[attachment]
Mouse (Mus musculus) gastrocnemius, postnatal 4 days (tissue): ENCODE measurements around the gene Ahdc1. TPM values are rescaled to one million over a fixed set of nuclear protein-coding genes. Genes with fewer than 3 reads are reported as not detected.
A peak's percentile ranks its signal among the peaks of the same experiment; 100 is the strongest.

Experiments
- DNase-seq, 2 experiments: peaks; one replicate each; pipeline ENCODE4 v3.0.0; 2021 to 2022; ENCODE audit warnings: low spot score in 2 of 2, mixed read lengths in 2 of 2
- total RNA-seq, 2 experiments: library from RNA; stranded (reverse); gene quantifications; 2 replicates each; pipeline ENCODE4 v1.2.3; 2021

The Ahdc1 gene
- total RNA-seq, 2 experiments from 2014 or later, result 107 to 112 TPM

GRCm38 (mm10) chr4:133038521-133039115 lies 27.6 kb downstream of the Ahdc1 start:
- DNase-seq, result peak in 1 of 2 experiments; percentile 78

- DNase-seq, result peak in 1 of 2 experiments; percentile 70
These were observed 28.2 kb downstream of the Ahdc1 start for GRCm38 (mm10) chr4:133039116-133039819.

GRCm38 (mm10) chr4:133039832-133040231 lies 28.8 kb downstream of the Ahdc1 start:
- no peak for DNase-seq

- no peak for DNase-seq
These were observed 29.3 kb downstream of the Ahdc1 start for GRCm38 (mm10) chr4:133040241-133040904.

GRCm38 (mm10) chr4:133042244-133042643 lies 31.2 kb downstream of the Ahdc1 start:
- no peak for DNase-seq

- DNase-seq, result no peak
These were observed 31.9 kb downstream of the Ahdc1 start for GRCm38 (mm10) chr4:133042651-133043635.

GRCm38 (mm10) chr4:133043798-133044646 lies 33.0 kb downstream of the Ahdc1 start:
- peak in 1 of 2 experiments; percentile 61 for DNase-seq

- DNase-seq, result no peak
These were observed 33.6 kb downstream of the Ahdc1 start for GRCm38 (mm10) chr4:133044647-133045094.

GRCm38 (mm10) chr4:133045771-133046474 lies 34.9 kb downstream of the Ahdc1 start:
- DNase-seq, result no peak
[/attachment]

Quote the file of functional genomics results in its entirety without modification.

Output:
Mouse (Mus musculus) gastrocnemius, postnatal 4 days (tissue): ENCODE measurements around the gene Ahdc1. TPM values are rescaled to one million over a fixed set of nuclear protein-coding genes. Genes with fewer than 3 reads are reported as not detected.
A peak's percentile ranks its signal among the peaks of the same experiment; 100 is the strongest.

Experiments
- DNase-seq, 2 experiments: peaks; one replicate each; pipeline ENCODE4 v3.0.0; 2021 to 2022; ENCODE audit warnings: low spot score in 2 of 2, mixed read lengths in 2 of 2
- total RNA-seq, 2 experiments: library from RNA; stranded (reverse); gene quantifications; 2 replicates each; pipeline ENCODE4 v1.2.3; 2021

The Ahdc1 gene
- total RNA-seq, 2 experiments from 2014 or later, result 107 to 112 TPM

GRCm38 (mm10) chr4:133038521-133039115 lies 27.6 kb downstream of the Ahdc1 start:
- DNase-seq, result peak in 1 of 2 experiments; percentile 78

- DNase-seq, result peak in 1 of 2 experiments; percentile 70
These were observed 28.2 kb downstream of the Ahdc1 start for GRCm38 (mm10) chr4:133039116-133039819.

GRCm38 (mm10) chr4:133039832-133040231 lies 28.8 kb downstream of the Ahdc1 start:
- no peak for DNase-seq

- no peak for DNase-seq
These were observed 29.3 kb downstream of the Ahdc1 start for GRCm38 (mm10) chr4:133040241-133040904.

GRCm38 (mm10) chr4:133042244-133042643 lies 31.2 kb downstream of the Ahdc1 start:
- no peak for DNase-seq

- DNase-seq, result no peak
These were observed 31.9 kb downstream of the Ahdc1 start for GRCm38 (mm10) chr4:133042651-133043635.

GRCm38 (mm10) chr4:133043798-133044646 lies 33.0 kb downstream of the Ahdc1 start:
- peak in 1 of 2 experiments; percentile 61 for DNase-seq

- DNase-seq, result no peak
These were observed 33.6 kb downstream of the Ahdc1 start for GRCm38 (mm10) chr4:133044647-133045094.

GRCm38 (mm10) chr4:133045771-133046474 lies 34.9 kb downstream of the Ahdc1 start:
- DNase-seq, result no peak